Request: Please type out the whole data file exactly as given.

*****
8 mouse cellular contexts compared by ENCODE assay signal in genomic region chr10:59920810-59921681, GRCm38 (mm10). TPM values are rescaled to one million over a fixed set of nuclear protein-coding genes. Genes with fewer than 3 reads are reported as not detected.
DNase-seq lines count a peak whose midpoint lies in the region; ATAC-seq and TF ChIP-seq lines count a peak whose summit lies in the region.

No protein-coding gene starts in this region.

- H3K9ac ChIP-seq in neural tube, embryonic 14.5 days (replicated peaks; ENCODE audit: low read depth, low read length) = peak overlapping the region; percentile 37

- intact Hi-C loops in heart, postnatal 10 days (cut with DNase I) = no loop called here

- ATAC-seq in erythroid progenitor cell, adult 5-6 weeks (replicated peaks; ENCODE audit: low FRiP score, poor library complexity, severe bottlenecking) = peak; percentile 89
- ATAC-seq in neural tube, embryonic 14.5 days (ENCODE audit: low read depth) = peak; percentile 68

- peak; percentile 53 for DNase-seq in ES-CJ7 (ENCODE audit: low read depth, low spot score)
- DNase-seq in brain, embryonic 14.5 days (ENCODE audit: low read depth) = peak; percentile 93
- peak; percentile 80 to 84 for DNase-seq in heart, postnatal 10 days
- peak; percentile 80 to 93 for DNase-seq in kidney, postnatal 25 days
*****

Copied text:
8 mouse cellular contexts compared by ENCODE assay signal in genomic region chr10:59920810-59921681, GRCm38 (mm10). TPM values are rescaled to one million over a fixed set of nuclear protein-coding genes. Genes with fewer than 3 reads are reported as not detected.
DNase-seq lines count a peak whose midpoint lies in the region; ATAC-seq and TF ChIP-seq lines count a peak whose summit lies in the region.

No protein-coding gene starts in this region.

- H3K9ac ChIP-seq in neural tube, embryonic 14.5 days (replicated peaks; ENCODE audit: low read depth, low read length) = peak overlapping the region; percentile 37

- intact Hi-C loops in heart, postnatal 10 days (cut with DNase I) = no loop called here

- ATAC-seq in erythroid progenitor cell, adult 5-6 weeks (replicated peaks; ENCODE audit: low FRiP score, poor library complexity, severe bottlenecking) = peak; percentile 89
- ATAC-seq in neural tube, embryonic 14.5 days (ENCODE audit: low read depth) = peak; percentile 68

- peak; percentile 53 for DNase-seq in ES-CJ7 (ENCODE audit: low read depth, low spot score)
- DNase-seq in brain, embryonic 14.5 days (ENCODE audit: low read depth) = peak; percentile 93
- peak; percentile 80 to 84 for DNase-seq in heart, postnatal 10 days
- peak; percentile 80 to 93 for DNase-seq in kidney, postnatal 25 days